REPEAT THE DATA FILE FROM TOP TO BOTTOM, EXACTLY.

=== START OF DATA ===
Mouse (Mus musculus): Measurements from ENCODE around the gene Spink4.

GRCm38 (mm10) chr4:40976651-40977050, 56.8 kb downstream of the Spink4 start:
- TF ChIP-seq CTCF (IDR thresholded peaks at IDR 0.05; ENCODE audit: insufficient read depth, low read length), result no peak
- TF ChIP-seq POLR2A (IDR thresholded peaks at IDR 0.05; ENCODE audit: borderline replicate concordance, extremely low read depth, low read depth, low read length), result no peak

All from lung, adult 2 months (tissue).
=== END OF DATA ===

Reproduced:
Mouse (Mus musculus): Measurements from ENCODE around the gene Spink4.

GRCm38 (mm10) chr4:40976651-40977050, 56.8 kb downstream of the Spink4 start:
- TF ChIP-seq CTCF (IDR thresholded peaks at IDR 0.05; ENCODE audit: insufficient read depth, low read length), result no peak
- TF ChIP-seq POLR2A (IDR thresholded peaks at IDR 0.05; ENCODE audit: borderline replicate concordance, extremely low read depth, low read depth, low read length), result no peak

All from lung, adult 2 months (tissue).